As vaping catches on, N.J. lawmaker seeks steady funding for anti-smoking efforts

(Emma Lee/WHYY)

(Emma Lee/WHYY)

A New Jersey lawmaker has introduced legislation that would dedicate 5 percent of the revenue from the state’s cigarette tax to anti-smoking programs.

Funds for smoking-cessation programs has been eliminated from the state budget for five years, said Assemblyman Tim Eustace, D-Bergen.

“It’s about time we got back to it,” he said. “Youngsters are actually the population that is growing with the vaping, not necessarily with cigarettes, but it’s important to talk about any sort of smoking cessation.”

The legislation would provide about $33 million a year for anti-smoking efforts.

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Ethan Hasbrouck with the American Cancer Society said that could have a big effect.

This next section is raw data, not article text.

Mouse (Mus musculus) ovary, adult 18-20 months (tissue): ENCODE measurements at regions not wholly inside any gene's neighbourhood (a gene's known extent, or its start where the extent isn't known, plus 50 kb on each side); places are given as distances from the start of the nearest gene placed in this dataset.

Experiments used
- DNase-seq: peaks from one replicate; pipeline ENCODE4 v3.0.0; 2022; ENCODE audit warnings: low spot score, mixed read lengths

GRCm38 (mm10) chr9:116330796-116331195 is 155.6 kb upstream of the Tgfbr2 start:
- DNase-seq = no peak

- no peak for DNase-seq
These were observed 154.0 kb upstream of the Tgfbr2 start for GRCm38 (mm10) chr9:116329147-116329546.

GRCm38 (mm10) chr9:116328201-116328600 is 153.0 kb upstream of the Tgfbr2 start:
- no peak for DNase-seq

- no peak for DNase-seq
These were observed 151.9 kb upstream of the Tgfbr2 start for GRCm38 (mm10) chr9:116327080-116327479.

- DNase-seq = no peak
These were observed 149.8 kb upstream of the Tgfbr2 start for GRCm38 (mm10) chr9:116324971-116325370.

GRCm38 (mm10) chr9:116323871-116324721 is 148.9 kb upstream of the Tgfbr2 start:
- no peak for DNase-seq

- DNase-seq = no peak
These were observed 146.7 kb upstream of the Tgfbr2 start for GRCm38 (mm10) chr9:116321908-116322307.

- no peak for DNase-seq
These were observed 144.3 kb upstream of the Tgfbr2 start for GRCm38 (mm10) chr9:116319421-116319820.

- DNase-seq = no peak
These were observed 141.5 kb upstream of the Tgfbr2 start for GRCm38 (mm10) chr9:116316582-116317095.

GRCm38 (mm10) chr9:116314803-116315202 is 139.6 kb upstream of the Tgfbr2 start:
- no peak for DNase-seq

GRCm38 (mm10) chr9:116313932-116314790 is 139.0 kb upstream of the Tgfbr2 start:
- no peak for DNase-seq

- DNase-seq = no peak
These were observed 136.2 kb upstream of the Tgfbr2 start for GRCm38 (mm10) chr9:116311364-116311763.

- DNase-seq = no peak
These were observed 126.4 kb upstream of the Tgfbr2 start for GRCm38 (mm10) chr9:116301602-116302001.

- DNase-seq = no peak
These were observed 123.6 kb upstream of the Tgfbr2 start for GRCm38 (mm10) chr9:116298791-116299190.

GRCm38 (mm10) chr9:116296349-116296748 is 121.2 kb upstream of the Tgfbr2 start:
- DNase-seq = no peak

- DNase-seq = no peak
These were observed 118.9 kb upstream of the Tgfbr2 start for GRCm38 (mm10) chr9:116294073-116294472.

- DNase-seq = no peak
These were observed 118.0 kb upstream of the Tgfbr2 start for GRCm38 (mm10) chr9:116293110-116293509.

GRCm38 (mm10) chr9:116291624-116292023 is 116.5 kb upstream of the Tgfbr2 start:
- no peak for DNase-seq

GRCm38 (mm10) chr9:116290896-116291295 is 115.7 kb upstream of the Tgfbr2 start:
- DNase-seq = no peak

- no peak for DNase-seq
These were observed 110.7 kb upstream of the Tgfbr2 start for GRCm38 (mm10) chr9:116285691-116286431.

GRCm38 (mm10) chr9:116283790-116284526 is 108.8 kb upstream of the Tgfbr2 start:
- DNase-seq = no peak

“New Jersey could realize a 6.5 percent decrease in New Jersey’s youth smoking rate, over 6,000 fewer kids growing up to die prematurely from smoking, and about a $367 million decrease in future health care expenditures,” he said.

Karen Blumenfeld, executive director of the smoke-free advocacy group GASP, said funding those programs would have long-term benefits.

“New Jersey actually spends $3 billion a year in health care costs related to smoking,” she said. “So, not only is it important from the standpoint of public health to help people live a healthier life, but from a fiscal standpoint it makes perfect sense.”

Use of e-cigarettes by young people has tripled in a year without state-funded programs in place to discourage them from using tobacco, Blumenfeld said.

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